Neolithic Orchestra

It is a current project of mine to remove as many culturally-based assumptions as possible about music and get in touch with the communicative propensity of sound in the most basic sense.

The maraca was originally considered to be the head of a super-natural creature -- not the symbol of the creature but the creature itself. The sounds of pebbles inside a hollow gourd created such an astonishing acoustic event to these folks that they were convinced that they had conjured or summoned a god!!

How would we approach, touch and play the violin if it was a living god? We are pummeled to numbness with music and terrific sounds of all sorts in a noisy world. I want to get back to the powerful raw communicative power of sound -- and I suspect also get back to the communal music-making of my early rock band days -- I'm not really sure -- but have an irresistible need to continue with this, like a moth drawn to light....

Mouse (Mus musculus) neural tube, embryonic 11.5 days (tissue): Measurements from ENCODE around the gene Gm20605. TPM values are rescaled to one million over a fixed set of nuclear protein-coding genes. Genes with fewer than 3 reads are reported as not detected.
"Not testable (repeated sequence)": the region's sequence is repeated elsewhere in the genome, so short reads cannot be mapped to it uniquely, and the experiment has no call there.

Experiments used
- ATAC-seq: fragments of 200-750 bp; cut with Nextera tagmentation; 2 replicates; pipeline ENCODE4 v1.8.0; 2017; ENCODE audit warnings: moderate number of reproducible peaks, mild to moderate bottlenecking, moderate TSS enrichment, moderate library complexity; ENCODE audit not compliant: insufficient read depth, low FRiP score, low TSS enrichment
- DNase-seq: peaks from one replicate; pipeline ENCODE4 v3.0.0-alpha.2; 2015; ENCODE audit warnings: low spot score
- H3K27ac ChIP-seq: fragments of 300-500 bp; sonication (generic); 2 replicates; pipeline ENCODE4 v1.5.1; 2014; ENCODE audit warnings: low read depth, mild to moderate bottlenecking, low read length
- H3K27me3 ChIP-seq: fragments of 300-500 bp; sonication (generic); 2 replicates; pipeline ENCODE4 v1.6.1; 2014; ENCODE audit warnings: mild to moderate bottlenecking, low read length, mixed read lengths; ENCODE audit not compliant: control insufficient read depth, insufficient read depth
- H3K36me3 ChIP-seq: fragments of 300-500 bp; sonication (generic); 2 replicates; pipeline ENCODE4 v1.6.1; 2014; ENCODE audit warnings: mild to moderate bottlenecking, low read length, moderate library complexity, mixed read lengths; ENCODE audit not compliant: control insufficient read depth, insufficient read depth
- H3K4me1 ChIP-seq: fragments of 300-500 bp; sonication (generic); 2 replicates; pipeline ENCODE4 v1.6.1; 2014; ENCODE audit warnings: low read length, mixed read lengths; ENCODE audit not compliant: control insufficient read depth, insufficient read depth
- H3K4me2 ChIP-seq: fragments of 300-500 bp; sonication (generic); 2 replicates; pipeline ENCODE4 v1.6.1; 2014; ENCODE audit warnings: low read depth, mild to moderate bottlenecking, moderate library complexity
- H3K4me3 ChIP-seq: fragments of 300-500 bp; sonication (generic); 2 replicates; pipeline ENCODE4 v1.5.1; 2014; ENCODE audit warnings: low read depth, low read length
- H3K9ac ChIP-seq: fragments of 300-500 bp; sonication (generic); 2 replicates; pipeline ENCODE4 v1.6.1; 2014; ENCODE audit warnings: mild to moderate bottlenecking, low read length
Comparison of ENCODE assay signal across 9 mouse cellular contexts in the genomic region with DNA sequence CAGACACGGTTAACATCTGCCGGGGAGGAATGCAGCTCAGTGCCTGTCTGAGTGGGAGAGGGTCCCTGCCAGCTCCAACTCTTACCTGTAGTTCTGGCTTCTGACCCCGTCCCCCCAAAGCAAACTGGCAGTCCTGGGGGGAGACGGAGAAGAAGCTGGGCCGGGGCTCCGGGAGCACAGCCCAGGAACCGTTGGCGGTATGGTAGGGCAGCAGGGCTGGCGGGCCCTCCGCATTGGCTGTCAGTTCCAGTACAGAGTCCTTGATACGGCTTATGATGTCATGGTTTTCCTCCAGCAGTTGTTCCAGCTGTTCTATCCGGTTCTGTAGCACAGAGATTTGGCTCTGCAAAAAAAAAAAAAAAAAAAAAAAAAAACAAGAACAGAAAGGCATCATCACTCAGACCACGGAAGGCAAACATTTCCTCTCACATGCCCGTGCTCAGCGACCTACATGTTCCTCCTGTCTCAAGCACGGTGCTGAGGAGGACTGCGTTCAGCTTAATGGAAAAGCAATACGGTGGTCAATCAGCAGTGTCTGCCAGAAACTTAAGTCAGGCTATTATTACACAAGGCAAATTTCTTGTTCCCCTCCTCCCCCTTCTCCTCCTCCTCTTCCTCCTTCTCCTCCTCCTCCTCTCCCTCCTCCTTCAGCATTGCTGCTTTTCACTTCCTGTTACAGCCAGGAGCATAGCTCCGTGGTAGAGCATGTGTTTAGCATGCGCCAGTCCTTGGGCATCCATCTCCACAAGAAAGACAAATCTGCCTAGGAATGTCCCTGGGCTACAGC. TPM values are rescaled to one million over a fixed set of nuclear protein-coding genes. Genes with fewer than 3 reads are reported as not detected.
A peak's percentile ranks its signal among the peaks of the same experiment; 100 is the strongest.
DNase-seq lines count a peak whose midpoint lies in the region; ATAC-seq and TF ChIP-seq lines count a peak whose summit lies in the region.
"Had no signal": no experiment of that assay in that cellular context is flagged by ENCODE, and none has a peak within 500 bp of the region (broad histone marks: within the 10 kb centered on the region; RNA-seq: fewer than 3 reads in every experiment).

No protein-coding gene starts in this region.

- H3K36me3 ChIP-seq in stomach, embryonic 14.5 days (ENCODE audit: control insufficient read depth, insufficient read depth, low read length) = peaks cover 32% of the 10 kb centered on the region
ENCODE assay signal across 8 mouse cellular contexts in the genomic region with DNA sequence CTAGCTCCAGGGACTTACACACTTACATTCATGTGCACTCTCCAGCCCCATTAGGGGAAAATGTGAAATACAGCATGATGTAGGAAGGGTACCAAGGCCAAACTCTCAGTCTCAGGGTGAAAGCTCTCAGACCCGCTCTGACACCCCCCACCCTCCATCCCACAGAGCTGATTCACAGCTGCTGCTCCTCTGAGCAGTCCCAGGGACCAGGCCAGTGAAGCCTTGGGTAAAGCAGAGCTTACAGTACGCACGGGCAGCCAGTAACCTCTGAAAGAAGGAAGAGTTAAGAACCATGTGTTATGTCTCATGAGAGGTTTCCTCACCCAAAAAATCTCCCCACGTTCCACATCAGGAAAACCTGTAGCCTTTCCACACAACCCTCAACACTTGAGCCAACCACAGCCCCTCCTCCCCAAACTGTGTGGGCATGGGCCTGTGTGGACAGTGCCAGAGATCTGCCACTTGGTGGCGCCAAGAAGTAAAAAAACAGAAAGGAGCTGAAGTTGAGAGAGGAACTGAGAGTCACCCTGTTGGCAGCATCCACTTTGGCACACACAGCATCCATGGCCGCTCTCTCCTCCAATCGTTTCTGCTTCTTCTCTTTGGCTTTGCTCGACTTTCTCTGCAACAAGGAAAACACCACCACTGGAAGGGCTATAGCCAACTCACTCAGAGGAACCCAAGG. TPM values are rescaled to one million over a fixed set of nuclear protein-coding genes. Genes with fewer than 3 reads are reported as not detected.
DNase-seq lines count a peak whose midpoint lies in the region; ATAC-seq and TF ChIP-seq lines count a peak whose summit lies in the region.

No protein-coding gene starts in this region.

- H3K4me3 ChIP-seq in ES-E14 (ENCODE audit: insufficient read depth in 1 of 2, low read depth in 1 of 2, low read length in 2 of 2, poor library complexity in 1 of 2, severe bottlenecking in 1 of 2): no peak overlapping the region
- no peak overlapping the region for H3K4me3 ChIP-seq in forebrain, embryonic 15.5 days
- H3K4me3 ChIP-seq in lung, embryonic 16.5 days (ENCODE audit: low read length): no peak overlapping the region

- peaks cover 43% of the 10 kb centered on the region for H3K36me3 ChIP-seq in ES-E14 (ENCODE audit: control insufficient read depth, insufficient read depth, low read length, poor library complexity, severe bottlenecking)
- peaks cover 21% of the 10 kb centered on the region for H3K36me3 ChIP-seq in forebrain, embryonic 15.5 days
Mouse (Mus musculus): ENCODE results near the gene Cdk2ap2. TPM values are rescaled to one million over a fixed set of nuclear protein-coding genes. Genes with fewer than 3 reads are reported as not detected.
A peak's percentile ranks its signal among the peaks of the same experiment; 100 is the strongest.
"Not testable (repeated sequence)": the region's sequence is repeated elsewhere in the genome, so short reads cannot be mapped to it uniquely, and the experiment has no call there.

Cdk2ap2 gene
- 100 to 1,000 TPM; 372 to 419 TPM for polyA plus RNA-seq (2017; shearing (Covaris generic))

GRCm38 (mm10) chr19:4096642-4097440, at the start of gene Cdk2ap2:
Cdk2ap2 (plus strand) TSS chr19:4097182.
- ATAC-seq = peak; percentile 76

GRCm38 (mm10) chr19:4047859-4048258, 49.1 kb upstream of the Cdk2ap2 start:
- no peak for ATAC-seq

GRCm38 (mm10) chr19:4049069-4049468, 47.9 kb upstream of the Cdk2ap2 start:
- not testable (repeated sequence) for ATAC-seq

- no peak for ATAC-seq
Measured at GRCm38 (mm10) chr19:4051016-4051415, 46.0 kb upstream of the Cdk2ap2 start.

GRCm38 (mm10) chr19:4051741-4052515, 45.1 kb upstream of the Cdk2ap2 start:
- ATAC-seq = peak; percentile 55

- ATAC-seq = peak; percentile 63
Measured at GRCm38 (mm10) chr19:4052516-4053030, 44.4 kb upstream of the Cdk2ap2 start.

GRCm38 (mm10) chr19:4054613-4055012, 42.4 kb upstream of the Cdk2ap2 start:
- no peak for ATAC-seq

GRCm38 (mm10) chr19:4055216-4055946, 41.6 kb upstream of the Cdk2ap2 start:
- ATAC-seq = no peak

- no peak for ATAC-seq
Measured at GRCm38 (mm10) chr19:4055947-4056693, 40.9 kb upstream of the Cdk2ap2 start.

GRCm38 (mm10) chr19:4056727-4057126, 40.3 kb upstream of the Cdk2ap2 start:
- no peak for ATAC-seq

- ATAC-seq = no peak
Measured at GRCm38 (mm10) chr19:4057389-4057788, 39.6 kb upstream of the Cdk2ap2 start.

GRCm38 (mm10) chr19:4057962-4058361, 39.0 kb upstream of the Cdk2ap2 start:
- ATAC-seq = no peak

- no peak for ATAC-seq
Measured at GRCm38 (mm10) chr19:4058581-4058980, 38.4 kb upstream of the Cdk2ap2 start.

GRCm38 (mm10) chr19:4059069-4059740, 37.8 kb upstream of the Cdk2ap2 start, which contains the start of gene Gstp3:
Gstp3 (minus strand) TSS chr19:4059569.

The Neolithic Orchestra comprises a group of like-minded explorers who get together semi-regularly to advance our knowledge of sound and sound-making. We are open to the expressive potential of all sounds and to all means of creating sounds, as well as bodily movement accompanying sound-making, the exploration of ritual, and celebration.

The origins of the word orchestra lie in the Greek word orcheisthai (to dance), and possibly, before that the Sanskrit word rghAyati (he rages, he trembles) — appropriate descriptors for the activities on the Neolithic Orchestra.

We welcome fellow adventurers. Feel free to email me if you would like to know more.

Currently (Spring 2007) the orchestra comprises the students in PSFA 430 — Indisciplinary Studies.

Joseph Waters, March 2007


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